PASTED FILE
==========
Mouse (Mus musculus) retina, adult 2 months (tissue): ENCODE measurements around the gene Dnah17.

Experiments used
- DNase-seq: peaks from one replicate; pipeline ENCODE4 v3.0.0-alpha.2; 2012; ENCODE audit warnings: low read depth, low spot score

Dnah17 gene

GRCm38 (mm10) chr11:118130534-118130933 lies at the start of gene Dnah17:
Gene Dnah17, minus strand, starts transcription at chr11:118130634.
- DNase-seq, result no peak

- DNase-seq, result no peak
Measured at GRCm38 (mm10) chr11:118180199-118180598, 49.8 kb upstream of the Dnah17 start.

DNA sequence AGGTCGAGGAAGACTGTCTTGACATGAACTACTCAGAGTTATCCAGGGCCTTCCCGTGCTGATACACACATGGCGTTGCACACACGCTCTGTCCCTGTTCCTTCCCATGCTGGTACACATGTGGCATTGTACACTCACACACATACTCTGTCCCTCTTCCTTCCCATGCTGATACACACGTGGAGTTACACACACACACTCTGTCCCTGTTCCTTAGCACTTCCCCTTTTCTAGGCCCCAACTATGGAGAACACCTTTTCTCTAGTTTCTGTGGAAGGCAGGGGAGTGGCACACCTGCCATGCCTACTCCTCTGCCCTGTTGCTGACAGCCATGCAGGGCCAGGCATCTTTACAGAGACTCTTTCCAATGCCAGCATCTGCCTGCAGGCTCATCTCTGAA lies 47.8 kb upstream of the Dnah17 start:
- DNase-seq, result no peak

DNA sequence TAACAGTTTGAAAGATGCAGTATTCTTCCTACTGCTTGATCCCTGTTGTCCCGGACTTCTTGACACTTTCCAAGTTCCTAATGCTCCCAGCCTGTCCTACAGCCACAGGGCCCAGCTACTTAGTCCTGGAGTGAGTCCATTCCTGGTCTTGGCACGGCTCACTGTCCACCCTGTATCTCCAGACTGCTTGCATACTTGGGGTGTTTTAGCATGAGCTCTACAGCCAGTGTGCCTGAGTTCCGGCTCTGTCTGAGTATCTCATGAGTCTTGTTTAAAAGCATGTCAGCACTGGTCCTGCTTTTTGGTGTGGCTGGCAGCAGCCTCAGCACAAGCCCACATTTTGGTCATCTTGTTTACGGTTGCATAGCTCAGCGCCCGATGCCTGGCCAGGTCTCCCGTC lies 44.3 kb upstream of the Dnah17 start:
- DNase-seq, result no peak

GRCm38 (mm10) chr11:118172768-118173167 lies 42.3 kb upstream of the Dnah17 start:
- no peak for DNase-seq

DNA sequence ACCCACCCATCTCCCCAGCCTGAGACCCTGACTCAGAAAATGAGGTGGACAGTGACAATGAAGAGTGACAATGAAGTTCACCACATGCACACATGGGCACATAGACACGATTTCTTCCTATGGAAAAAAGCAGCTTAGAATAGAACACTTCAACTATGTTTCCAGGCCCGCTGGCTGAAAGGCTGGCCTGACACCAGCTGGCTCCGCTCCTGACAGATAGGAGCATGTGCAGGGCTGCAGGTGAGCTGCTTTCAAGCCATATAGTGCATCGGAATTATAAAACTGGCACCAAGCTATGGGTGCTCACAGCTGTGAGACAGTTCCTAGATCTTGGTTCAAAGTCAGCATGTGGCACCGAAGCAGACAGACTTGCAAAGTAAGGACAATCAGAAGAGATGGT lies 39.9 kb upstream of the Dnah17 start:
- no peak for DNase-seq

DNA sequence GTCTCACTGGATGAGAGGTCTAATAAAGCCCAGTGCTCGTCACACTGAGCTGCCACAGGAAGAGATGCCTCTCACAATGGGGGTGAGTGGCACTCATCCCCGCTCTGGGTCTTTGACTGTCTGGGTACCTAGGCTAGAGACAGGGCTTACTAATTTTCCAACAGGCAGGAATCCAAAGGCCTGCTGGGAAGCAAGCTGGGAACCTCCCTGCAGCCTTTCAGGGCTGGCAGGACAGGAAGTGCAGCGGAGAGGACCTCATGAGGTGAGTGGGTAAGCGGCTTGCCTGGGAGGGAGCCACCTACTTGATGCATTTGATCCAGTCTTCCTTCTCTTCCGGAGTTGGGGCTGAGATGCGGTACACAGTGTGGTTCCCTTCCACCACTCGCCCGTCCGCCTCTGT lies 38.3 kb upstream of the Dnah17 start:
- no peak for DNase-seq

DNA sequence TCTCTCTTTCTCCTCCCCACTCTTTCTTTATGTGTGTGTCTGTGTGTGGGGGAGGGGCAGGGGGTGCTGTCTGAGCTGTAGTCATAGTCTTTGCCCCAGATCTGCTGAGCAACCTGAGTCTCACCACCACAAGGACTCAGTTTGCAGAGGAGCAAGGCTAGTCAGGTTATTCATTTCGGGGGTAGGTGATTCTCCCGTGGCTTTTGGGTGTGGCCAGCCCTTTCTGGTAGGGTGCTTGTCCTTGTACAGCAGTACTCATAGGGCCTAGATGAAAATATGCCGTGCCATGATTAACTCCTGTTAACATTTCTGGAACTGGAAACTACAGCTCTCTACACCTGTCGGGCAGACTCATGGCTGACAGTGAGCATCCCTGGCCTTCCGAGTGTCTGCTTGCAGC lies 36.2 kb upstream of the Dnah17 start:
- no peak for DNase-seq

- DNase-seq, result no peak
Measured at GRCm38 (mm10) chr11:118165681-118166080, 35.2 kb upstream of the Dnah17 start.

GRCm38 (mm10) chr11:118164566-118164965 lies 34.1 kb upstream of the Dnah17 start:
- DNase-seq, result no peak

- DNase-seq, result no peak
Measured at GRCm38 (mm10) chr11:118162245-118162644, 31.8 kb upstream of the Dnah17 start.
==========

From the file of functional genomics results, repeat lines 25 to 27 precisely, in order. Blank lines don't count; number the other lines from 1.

- DNase-seq, result no peak

- DNase-seq, result no peak
Measured at GRCm38 (mm10) chr11:118162245-118162644, 31.8 kb upstream of the Dnah17 start.